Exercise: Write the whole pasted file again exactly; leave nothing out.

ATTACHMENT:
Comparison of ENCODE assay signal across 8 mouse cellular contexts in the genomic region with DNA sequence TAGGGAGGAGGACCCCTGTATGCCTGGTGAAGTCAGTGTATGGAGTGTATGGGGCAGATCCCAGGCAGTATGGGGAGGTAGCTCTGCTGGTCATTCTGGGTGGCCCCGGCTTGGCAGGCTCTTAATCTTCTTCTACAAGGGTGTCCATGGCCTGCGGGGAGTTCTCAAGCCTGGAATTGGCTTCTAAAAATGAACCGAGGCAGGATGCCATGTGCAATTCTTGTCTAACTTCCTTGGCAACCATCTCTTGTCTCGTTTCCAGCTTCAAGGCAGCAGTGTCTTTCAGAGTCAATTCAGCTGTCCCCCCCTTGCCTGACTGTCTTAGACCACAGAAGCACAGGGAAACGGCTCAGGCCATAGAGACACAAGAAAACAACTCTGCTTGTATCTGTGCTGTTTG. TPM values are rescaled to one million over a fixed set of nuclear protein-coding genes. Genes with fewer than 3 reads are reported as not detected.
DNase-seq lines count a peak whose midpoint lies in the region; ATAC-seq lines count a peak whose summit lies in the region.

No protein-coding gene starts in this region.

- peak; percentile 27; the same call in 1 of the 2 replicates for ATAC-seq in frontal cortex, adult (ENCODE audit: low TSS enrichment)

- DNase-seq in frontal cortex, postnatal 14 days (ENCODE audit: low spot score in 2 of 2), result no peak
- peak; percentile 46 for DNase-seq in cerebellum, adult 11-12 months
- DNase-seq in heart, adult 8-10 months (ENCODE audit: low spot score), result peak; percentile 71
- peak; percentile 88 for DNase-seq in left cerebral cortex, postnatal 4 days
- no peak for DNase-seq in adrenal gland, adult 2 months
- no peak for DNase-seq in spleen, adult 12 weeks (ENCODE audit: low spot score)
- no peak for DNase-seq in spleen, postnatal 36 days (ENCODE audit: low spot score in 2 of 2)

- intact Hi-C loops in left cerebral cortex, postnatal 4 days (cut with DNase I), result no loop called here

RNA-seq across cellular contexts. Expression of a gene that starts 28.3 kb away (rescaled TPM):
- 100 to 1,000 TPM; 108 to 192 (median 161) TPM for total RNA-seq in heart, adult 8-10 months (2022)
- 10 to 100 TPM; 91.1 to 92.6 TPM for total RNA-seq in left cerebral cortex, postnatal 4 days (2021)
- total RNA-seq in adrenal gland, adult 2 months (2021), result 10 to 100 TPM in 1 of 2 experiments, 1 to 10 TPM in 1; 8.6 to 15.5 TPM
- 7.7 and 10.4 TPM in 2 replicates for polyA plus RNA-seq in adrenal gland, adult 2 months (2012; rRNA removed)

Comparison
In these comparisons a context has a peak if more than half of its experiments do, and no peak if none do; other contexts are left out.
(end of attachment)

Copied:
Comparison of ENCODE assay signal across 8 mouse cellular contexts in the genomic region with DNA sequence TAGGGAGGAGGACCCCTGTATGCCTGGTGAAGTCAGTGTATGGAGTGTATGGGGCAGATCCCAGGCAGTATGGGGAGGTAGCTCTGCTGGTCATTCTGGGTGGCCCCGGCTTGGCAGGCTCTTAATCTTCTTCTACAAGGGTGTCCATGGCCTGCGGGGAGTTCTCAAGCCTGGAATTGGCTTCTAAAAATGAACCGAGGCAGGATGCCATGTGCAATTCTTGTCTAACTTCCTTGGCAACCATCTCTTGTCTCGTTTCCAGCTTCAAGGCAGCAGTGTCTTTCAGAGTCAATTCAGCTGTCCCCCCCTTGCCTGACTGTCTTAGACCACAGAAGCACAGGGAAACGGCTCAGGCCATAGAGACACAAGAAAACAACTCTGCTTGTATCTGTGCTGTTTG. TPM values are rescaled to one million over a fixed set of nuclear protein-coding genes. Genes with fewer than 3 reads are reported as not detected.
DNase-seq lines count a peak whose midpoint lies in the region; ATAC-seq lines count a peak whose summit lies in the region.

No protein-coding gene starts in this region.

- peak; percentile 27; the same call in 1 of the 2 replicates for ATAC-seq in frontal cortex, adult (ENCODE audit: low TSS enrichment)

- DNase-seq in frontal cortex, postnatal 14 days (ENCODE audit: low spot score in 2 of 2), result no peak
- peak; percentile 46 for DNase-seq in cerebellum, adult 11-12 months
- DNase-seq in heart, adult 8-10 months (ENCODE audit: low spot score), result peak; percentile 71
- peak; percentile 88 for DNase-seq in left cerebral cortex, postnatal 4 days
- no peak for DNase-seq in adrenal gland, adult 2 months
- no peak for DNase-seq in spleen, adult 12 weeks (ENCODE audit: low spot score)
- no peak for DNase-seq in spleen, postnatal 36 days (ENCODE audit: low spot score in 2 of 2)

- intact Hi-C loops in left cerebral cortex, postnatal 4 days (cut with DNase I), result no loop called here

RNA-seq across cellular contexts. Expression of a gene that starts 28.3 kb away (rescaled TPM):
- 100 to 1,000 TPM; 108 to 192 (median 161) TPM for total RNA-seq in heart, adult 8-10 months (2022)
- 10 to 100 TPM; 91.1 to 92.6 TPM for total RNA-seq in left cerebral cortex, postnatal 4 days (2021)
- total RNA-seq in adrenal gland, adult 2 months (2021), result 10 to 100 TPM in 1 of 2 experiments, 1 to 10 TPM in 1; 8.6 to 15.5 TPM
- 7.7 and 10.4 TPM in 2 replicates for polyA plus RNA-seq in adrenal gland, adult 2 months (2012; rRNA removed)

Comparison
In these comparisons a context has a peak if more than half of its experiments do, and no peak if none do; other contexts are left out.